Plans to make Sheffield the first city in the UK to get a "tram-train" service are on track after £150,000 was granted to the project.
The continental-style carriages, which operate on both tram tracks and existing railways, could run between Sheffield and Rotherham from 2014.
The idea is to cut journey times and make it easier for people to get into city centres, reducing car commutes.
The Department for Transport said the next stage of the project is under way.
Tram-trains are described as lighter, more energy efficient, with faster acceleration and deceleration than conventional trains, making them greener and potentially cutting down on the need for maintenance works.
The new funding will allow South Yorkshire Passenger Transport Executive, Northern Rail and Network Rail to carry out further work on the business and project case for the pilot scheme.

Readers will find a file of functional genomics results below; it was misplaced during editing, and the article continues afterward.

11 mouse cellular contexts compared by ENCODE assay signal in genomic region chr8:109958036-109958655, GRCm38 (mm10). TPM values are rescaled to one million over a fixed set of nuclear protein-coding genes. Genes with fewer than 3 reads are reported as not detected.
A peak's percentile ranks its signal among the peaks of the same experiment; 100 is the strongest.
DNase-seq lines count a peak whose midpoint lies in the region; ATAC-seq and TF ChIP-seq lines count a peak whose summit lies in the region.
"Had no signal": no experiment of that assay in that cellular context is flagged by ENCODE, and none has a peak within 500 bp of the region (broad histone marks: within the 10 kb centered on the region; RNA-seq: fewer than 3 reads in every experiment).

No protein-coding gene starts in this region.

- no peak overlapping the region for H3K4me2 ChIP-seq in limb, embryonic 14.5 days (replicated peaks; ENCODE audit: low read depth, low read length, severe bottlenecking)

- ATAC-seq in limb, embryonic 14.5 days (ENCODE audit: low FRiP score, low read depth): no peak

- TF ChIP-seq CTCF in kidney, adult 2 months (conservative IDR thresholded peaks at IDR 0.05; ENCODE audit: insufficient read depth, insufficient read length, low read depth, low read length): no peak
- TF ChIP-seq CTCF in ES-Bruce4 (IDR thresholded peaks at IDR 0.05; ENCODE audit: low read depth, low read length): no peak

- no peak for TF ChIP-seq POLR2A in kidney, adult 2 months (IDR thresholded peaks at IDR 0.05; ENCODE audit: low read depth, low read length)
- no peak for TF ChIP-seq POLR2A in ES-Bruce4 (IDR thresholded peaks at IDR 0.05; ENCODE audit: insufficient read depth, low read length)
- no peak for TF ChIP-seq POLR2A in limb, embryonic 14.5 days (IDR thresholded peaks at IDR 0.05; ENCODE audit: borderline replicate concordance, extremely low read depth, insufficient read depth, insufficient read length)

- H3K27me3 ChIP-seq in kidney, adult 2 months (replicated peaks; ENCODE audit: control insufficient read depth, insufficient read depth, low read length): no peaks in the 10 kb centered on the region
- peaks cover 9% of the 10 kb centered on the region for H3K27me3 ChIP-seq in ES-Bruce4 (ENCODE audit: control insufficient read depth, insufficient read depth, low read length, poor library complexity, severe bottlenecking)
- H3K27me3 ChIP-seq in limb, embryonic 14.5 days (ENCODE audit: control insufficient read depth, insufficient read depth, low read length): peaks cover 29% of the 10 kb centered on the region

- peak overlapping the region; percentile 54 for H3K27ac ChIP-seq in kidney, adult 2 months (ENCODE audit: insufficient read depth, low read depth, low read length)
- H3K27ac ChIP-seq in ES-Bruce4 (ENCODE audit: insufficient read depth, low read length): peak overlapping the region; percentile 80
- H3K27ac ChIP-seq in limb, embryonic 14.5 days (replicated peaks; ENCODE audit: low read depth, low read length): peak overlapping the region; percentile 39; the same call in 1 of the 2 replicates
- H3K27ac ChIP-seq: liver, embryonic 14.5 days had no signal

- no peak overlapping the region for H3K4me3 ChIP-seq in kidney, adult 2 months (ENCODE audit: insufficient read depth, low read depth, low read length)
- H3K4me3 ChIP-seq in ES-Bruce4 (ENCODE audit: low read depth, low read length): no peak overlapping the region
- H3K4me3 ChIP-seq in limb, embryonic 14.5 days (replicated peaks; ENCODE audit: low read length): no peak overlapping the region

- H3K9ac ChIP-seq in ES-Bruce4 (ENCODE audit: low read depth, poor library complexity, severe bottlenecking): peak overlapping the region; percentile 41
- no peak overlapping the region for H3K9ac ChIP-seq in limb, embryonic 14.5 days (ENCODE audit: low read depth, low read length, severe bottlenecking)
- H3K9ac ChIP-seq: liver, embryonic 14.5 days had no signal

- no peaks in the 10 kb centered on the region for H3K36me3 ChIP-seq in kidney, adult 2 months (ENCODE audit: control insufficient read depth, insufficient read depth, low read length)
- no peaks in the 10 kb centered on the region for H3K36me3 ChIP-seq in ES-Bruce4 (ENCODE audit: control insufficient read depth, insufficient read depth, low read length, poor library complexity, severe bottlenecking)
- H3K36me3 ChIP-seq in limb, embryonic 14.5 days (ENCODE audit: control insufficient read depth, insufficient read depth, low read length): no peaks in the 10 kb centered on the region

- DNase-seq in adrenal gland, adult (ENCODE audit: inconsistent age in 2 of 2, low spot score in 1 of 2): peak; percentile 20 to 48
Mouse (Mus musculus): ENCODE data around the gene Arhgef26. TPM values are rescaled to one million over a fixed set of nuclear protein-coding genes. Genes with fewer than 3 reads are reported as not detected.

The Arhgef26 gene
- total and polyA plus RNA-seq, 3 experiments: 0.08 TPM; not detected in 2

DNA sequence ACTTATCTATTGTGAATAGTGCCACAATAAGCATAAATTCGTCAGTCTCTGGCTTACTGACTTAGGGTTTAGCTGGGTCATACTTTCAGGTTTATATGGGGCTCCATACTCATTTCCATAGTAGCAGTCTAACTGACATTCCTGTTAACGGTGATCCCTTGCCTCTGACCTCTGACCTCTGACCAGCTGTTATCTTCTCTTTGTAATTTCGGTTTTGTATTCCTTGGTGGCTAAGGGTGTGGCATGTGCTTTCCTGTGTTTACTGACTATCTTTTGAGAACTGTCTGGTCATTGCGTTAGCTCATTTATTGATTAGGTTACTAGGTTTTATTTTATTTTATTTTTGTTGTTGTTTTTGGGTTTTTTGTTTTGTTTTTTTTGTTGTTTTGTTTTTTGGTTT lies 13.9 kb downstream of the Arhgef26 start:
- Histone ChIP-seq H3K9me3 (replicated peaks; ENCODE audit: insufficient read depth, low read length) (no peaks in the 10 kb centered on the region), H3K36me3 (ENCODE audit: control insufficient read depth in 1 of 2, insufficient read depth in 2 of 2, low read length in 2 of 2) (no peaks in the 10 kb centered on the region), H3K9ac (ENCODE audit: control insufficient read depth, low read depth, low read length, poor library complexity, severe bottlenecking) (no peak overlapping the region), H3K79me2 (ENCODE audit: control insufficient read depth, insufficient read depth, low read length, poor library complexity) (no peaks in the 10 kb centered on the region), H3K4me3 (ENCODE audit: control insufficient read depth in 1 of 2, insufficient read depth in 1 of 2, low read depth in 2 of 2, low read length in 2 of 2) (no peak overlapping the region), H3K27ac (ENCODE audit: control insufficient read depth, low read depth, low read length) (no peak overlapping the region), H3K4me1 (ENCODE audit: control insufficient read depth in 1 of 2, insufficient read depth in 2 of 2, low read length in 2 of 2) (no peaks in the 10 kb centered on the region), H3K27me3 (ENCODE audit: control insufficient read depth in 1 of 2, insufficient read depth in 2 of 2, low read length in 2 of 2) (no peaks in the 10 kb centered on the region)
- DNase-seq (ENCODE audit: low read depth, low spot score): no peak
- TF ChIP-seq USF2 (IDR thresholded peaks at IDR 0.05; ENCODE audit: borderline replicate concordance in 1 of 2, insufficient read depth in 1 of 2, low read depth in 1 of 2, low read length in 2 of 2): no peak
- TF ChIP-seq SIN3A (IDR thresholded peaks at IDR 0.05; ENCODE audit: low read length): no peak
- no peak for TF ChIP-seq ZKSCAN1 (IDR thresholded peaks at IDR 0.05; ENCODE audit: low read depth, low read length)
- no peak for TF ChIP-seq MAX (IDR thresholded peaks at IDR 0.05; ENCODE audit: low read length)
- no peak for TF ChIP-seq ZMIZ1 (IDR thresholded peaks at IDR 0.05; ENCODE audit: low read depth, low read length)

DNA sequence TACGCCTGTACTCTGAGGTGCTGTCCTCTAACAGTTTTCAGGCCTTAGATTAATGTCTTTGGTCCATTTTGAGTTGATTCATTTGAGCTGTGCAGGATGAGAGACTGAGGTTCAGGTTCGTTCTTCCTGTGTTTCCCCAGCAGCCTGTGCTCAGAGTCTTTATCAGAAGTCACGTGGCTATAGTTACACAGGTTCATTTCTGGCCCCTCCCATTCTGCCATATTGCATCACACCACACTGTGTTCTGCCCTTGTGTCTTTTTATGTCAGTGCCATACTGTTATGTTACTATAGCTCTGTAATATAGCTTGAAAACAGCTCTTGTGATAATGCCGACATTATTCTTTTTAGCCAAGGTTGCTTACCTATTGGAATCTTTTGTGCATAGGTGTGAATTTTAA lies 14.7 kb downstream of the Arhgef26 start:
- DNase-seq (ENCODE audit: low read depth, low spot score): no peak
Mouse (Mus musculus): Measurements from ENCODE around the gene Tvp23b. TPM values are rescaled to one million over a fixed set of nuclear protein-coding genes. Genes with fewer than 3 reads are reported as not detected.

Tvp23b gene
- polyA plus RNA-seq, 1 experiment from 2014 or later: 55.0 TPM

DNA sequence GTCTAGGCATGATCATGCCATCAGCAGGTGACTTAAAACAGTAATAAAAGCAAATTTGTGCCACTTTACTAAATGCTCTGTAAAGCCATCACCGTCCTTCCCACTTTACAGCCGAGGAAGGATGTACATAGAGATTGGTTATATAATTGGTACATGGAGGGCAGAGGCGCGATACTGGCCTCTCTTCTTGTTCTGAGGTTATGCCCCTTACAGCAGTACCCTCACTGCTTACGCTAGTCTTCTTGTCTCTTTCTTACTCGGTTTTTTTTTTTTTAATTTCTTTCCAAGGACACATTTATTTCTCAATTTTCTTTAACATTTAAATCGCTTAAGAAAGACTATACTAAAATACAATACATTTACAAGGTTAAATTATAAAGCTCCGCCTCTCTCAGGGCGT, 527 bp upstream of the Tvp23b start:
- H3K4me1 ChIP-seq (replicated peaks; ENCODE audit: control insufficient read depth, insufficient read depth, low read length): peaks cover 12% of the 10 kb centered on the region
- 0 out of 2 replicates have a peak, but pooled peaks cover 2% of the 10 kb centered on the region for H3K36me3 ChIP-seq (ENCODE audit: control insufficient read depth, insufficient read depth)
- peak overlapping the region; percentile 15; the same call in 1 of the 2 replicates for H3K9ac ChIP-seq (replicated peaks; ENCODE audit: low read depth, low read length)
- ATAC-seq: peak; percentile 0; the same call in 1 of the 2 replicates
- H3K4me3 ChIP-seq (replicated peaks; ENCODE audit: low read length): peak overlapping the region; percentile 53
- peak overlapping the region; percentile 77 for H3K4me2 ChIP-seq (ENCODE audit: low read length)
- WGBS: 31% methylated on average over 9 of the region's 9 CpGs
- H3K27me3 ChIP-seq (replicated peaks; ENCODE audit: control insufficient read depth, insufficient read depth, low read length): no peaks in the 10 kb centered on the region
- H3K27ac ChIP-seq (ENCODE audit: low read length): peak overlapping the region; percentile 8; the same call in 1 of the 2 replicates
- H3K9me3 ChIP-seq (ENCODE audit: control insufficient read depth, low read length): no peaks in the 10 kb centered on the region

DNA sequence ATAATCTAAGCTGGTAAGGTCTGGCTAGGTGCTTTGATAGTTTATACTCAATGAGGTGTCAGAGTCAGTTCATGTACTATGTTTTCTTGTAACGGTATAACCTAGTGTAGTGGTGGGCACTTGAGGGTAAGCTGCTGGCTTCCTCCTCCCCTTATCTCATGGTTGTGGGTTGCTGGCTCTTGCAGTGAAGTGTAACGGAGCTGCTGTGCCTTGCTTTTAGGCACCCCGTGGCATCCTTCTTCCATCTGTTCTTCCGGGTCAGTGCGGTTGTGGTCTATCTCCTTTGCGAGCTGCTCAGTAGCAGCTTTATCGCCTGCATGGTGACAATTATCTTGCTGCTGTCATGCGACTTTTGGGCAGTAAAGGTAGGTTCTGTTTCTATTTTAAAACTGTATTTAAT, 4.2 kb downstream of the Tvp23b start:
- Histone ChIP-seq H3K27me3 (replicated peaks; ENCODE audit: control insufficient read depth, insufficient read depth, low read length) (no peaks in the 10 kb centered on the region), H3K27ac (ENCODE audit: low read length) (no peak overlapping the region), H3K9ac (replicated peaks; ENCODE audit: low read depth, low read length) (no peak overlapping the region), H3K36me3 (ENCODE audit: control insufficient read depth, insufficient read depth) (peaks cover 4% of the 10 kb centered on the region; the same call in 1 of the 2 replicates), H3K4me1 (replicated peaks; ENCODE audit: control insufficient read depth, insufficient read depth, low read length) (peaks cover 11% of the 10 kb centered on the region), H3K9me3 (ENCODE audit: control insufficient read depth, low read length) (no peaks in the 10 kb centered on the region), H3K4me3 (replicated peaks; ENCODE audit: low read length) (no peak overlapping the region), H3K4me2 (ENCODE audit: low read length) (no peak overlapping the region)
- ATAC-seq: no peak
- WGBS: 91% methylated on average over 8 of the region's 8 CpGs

Transport minister Norman Baker said: "Tram-trains offer passengers travelling from rural and suburban areas into city centres a viable, environmentally-sound alternative to short and medium car commuting that can cut congestion and reduce overcrowding at railway stations.
"These sorts of rail fleets are already in use on the continent, but this is a first for the UK.
"The funding we are providing for this exciting project represents a real chance for us to test whether they can be adapted successfully for South Yorkshire and the rest of the UK."
Tram-trains could potentially run on the existing rail freight route from Rotherham before joining the Sheffield Supertram network at Meadowhall South.
The business and project case that the government is funding will look at issues such as the economic and environmental benefits.